A number of people from the University of New Brunswick’s faculty of arts in Fredericton have been recognized recently for their accomplishments as creative and academic writers.
Mark Jarman and Robert Gray, professors in the English department, and Phillip Crymble, PhD candidate in English, are among nine finalists whose books made the 2016 East Coast Literary Awards shortlist.
Dr. Gray, Mr. Jarman, and Mr. Crymble were also all nominated for a 2016 Atlantic Book Award.
Thom Workman, a political science professor, is the recipient of the 2016 Atlantic Book Award for Scholarly Writing, along with his co-author, Geoffrey McCormack, who graduated with a master of arts in political science at UNB in 2006.
“We’re so pleased that Mark, Rob, Phillip, Thom and Geoffrey are receiving the praise and recognition they so richly deserve for their works,” said George MacLean, dean of arts at UNB Fredericton. “Their nominations show the excellent work being done in the faculty of arts.”
Both competitions recognize writers from all four Atlantic provinces.
Dr. Workman and his co-author Dr. McCormack’s received an Atlantic Book Award for The Servant State: Overseeing Capital Accumulation in Canada. It explores the obscenities and hardships created by capital accumulation in accumulation.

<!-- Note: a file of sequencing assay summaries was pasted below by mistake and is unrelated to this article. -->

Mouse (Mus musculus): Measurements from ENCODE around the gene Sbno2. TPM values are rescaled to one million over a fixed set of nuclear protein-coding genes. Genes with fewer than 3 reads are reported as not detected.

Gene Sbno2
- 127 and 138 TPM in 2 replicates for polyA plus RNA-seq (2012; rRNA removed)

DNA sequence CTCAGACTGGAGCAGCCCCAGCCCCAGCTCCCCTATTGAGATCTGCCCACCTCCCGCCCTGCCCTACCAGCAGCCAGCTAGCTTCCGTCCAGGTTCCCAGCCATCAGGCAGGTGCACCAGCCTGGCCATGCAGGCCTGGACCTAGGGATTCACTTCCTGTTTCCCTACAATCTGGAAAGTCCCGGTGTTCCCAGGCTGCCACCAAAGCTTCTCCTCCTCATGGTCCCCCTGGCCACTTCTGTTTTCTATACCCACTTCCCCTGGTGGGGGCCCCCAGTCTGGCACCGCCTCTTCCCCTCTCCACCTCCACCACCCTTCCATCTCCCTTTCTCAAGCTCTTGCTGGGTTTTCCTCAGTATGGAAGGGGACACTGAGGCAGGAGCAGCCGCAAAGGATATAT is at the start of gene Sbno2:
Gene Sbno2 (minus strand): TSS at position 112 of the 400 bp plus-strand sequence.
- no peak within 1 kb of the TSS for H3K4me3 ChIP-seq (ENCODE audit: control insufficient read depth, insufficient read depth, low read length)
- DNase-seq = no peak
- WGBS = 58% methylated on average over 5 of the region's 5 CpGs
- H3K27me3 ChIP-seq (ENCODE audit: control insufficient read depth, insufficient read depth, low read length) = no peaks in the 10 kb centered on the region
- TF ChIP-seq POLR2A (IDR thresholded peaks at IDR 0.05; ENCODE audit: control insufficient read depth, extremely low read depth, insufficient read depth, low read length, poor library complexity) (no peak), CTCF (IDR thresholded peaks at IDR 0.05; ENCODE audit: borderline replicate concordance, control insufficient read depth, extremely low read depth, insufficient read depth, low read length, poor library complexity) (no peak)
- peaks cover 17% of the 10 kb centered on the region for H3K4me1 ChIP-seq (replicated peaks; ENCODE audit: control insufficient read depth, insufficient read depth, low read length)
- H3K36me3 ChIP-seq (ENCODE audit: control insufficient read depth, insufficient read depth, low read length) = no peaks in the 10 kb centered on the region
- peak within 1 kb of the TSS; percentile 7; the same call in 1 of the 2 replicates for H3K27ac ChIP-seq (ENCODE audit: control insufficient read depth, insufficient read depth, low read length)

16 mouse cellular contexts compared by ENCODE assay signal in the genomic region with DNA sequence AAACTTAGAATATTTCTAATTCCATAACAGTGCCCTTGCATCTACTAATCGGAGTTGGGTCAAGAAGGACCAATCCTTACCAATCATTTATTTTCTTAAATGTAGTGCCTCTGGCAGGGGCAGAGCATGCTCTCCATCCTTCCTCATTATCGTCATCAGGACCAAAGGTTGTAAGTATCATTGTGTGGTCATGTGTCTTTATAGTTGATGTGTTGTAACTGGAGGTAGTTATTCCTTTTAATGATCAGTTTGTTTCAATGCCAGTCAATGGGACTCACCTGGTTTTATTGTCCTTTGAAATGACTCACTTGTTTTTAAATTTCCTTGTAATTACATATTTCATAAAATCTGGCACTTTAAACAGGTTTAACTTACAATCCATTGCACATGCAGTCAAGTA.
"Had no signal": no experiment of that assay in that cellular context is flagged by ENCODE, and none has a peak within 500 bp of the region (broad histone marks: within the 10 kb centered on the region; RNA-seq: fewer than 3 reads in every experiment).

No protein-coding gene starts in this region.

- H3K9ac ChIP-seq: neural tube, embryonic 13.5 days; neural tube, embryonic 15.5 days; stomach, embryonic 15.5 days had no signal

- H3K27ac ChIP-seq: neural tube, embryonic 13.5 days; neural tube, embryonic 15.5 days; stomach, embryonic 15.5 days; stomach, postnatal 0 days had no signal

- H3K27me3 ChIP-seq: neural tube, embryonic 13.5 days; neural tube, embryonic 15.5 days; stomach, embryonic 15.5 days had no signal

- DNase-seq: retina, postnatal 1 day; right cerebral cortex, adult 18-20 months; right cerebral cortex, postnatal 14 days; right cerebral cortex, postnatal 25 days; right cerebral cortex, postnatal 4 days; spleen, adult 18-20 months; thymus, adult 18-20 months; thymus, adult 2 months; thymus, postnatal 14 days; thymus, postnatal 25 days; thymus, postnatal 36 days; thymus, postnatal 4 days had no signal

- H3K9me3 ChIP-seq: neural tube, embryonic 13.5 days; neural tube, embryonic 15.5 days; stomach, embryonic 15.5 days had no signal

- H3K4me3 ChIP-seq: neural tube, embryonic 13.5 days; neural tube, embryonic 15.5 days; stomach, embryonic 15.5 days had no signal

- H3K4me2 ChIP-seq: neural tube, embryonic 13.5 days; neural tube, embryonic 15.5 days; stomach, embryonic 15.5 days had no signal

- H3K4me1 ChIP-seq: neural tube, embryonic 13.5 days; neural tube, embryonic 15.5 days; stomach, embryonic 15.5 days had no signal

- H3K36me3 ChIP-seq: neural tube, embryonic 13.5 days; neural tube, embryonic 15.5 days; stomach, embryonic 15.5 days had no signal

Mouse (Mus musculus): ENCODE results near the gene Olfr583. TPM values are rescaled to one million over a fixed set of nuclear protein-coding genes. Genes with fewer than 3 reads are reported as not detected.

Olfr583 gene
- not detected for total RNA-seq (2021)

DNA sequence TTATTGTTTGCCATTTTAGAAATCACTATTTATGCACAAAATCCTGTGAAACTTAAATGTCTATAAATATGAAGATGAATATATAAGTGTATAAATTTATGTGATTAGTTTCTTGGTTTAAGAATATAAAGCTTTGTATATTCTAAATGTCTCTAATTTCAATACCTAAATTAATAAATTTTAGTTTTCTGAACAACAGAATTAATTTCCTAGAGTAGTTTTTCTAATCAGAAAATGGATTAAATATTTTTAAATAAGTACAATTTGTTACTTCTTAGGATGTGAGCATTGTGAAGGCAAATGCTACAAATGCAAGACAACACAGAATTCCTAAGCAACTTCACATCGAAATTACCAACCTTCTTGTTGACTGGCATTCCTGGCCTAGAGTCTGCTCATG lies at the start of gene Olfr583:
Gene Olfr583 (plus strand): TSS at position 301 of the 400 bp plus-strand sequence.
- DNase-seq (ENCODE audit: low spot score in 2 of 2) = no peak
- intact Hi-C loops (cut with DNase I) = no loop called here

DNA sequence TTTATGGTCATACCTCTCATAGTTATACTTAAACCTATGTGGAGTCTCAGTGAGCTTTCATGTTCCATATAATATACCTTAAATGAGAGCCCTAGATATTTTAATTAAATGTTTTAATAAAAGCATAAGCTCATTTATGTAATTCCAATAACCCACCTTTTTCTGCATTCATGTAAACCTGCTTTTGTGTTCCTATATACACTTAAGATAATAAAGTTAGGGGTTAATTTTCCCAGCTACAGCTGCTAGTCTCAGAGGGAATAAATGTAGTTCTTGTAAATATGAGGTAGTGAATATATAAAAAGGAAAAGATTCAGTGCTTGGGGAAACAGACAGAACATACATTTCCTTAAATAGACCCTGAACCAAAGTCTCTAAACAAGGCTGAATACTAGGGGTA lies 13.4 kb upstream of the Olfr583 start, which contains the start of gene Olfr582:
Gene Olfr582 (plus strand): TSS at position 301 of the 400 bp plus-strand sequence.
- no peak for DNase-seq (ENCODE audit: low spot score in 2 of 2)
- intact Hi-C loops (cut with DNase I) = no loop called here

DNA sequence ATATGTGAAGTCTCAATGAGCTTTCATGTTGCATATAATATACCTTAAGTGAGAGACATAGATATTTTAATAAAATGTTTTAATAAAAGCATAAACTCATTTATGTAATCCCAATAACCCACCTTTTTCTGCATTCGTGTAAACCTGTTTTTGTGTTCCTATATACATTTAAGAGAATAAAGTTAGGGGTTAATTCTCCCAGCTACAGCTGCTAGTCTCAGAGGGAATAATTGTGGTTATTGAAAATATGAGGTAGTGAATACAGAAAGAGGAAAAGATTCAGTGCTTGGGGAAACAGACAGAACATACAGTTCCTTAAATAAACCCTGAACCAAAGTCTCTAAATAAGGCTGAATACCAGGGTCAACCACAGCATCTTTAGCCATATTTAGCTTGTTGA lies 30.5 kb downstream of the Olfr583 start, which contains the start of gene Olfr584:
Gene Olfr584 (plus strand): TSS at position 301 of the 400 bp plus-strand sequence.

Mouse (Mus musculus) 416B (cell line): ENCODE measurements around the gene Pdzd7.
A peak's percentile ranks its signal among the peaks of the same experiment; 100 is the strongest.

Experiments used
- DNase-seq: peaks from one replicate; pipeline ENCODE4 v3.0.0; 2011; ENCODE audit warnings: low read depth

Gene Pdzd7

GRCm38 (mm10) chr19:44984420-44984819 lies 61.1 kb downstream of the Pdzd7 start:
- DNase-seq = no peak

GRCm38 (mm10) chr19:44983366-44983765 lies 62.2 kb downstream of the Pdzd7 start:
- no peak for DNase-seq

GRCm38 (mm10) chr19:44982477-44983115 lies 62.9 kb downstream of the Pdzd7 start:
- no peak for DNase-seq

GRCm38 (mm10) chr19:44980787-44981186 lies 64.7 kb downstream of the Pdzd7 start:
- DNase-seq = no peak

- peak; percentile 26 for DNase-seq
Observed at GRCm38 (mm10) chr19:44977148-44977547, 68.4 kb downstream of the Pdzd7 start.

“In the political science department we are thrilled to see Thom and Geoff receive the Atlantic Book prize – it’s a well-deserved honour for their stimulating and incisive book,” said Paul Howe, professor and chair of political science. “The questions they raise about economic and social inequality are critical ones in contemporary politics.”
Winners of the East Coast Literary Awards will be announced on June 4.
Mr. Jarman and Dr. Gray are nominated for the Thomas Raddall Atlantic Fiction Award, which comes with a grand prize of $25,000.
Mr. Jarman’s book, Knife Party at the Hotel Europa, was inspired by his travels to Italy during the summer of 2008.
Dr. Gray’s book, Entropic, is a collection of short stories.
Mr. Crymble is nominated for the JM Abraham Poetry Award, which has a grand prize of $2,000. Not Even Laughter is a full-length collection of poems that draw from his own experiences.
“I am especially excited about these recent accolades because we are launching a new stream of our PhD program in English focused on creative writing, the second of its kind in Canada and the only one east of Alberta,” said Jennifer Andrews, professor and chair of English. “Both Mark and Robert teach in that program so what a fantastic opportunity to work with these regionally, nationally, and internationally recognized authors. And Phillip is a talented poet and one of our current PhD students! We are thrilled for all three of them.”
Media contact: Nicoletta Gallagher, (506) 261-9746